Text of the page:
See on kbesios.com
I have had some free time to work a little more on my composites. The case I was working on for the last 5 years settled so I am out and about looking for a new job and have a ton of free time to create my make believe worlds. The image above is a composite of a great old lock and keys that my Dad had collected. The image of me was shot in my home and I am actually wearing one of Dad’s old hats. The checkerboard floor was created by me in photoshop and the sky is a combination of one I took and one that Brooke Shaden had in her texture set. I did most of my work in Nik Color Efex 4 and Photoshop with a slight oil paint filter on it. The images above were taken with my Fuji X-Pro1 and x100s…..
The past weekend I was in London to see Zack Arias and David Hobby talk about their Fujifilm cameras and how they use them, it was a great talk that was followed by lots of beer, but one thing at the talk really interested me and that was the street photography part of Zack’s talk. In particular his techniques and tricks for getting street photos, ways of taking shots of people without realising and that you will get caught one time or another but realistically people aren’t going to go berserk. So the next day with my Fuji X100 in hand and hangover in my head I headed out to the streets of London, I started with a walk along south bank where I got to find my feet with it, and before long I was employing some of Zack’s tricks and tips. Once I had got a bit more comfortable doing this I started to do some street portraiture where I would ask people to pose for me, this is a great confidence booster and a great way to improve your photography, very quick portraits on the fly with available light, really good fun, and a lot less people say no that you would think…..
See more pictures on www.colinnichollsphotography.com
In 2012 I made a big decision, to ditch my dslr in favour of a small compact that had just hit the market with very little known about it. On paper the camera sounded like everything I wanted at the time, a compact with all the controls a photographer needs to hand and in a small body. My dslr was starting to be a pain, heavy and cumbersome to use with simple photographic needs stuffed in menu after menu. I just wanted a great travel photography camera that didn’t give me a back ache but gave me great images. With trips to Italy and Japan planned, I decided to take a big chance, im not rich so laying down £1000 is a big deal to me. I’ve no regrets. The first real test was a trip to Italy followed by Japan. At the time I was very interested in way a using shadow as composition, the little X100 was a joy to use allowing me to focus on the concept. Not only was I able to do conceptual photographs but the standard style of photographic images were fantastic in terms of colour and sharpness…….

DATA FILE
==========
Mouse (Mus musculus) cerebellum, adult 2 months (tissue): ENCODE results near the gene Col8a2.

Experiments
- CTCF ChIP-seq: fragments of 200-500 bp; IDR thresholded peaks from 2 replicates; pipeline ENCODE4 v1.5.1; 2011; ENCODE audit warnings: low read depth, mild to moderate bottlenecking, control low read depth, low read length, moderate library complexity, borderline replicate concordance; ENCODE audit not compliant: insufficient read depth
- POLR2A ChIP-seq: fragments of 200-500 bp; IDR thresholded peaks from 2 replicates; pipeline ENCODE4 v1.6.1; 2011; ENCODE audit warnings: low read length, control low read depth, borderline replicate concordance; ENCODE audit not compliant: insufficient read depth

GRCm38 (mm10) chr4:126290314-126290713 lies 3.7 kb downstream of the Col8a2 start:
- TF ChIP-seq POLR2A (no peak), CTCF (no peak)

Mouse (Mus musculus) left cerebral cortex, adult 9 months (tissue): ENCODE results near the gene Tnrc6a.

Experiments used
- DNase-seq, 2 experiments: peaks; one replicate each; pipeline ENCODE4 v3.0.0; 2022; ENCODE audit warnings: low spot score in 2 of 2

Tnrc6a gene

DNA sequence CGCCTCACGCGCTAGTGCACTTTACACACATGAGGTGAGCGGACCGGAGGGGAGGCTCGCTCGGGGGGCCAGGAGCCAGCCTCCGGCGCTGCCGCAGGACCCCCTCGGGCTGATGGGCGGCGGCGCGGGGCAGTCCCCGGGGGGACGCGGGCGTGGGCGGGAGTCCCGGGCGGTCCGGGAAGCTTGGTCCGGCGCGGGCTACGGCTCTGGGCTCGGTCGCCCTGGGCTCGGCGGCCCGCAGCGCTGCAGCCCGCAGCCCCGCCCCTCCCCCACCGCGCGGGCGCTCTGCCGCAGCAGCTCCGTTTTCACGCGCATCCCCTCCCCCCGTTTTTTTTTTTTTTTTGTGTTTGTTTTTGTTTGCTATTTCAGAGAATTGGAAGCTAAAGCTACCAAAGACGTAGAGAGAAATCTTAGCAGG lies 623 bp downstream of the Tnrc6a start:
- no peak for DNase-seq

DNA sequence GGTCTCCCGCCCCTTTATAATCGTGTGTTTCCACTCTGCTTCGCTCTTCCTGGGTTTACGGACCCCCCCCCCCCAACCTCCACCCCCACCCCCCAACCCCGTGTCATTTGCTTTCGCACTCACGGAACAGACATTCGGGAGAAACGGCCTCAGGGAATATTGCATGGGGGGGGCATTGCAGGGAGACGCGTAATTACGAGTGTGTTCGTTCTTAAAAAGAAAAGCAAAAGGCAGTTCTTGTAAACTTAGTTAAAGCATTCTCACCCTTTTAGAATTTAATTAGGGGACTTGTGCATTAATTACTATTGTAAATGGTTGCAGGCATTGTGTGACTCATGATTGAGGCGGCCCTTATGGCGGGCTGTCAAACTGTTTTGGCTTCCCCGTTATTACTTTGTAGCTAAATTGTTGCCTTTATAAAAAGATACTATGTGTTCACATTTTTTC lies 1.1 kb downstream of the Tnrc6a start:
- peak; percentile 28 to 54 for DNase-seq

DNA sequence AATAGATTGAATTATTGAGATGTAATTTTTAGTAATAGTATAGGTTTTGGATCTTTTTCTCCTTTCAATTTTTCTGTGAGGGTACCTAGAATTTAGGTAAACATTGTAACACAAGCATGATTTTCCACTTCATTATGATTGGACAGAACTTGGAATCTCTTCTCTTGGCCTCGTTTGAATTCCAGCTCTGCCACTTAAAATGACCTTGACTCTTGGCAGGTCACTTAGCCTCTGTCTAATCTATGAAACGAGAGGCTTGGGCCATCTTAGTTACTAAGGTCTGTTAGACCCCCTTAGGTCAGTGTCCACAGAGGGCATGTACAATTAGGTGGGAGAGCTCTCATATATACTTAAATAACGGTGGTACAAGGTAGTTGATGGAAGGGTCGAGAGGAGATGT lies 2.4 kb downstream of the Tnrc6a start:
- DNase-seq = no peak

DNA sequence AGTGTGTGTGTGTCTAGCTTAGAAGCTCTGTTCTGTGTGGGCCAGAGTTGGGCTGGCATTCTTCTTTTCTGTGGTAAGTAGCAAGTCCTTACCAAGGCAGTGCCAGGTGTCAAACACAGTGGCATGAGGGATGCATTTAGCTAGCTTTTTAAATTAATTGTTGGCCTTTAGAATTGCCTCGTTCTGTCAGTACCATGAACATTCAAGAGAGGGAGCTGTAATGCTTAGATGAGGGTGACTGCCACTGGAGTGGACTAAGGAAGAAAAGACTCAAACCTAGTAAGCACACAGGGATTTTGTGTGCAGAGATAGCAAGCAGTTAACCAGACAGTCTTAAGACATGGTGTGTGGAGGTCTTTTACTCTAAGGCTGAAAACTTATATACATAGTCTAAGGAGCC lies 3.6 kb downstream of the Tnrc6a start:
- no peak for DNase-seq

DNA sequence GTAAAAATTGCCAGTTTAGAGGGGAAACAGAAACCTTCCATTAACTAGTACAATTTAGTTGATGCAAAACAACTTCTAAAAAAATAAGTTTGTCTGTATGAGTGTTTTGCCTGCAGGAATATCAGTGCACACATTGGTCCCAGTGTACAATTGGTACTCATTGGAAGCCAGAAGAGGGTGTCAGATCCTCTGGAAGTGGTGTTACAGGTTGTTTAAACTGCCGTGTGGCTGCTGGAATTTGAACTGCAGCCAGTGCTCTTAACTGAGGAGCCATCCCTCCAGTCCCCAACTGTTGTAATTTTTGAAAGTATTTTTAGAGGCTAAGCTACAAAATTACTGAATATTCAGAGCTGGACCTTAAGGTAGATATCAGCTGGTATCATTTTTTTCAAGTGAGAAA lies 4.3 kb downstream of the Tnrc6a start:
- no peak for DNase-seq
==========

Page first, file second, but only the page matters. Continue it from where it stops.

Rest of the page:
See more pictures on srphotoblog.blogspot.de
This camera is capable of incredible images, but like all good tools you need to master it, it won’t help you take better pictures but due to it’s size, form and specs it may just make you. You can’t fire away with this and capture something, its not great for fast moving action, you must stop, take your time and compose yourself before you take a shot, this camera will slow you down and make you work for an image. To anyone on the fence about this camera then go ahead and rent one for a weekend and see what you think, it you will either fall in love or become frustrated and whip out your phone to take shots, either way this is the beginning of a new era in camera design, form and function……
See more pictures on www.colinnichollsphotography.com
Like many others, I’m a hobbyist photographer and I visit your site daily. I have been shooting for at least 10 years, mostly part-time with my old – and now semi-retired – Canon Rebel XS. I love this camera, but its weight and size hardly go unnoticed by the subjects. In São Paulo, where I live, the people are not so open-minded to be photographed. In fact, they hate it! So, I needed to upgrade my equipment or lose one shoot after another. I decided…the Fuji x100 looks nice to me! The camera is amazing (the Steve wrote a great review of that). The grip, lenses, size and everything fit with my needs perfectly! I’m back to action days, sneaking in the shadows and hunting for the photos without being discovered. I’m a color-blind person and monochromatic photos is true passion to me. And again, the Fuji x100 supports me very well in this case with some interesting options of film simulations, especially the black and white ones, that do not need a lot of processing to get images with the results that I want. After I bought the x100, my style changed a little bit. The fixed lens of 23mm has no zoom of course, but yet it is so versatile you can shoot in open areas and in a living room without losing quality or details. It’s a unique experience……..
See on www.stevehuffphoto.com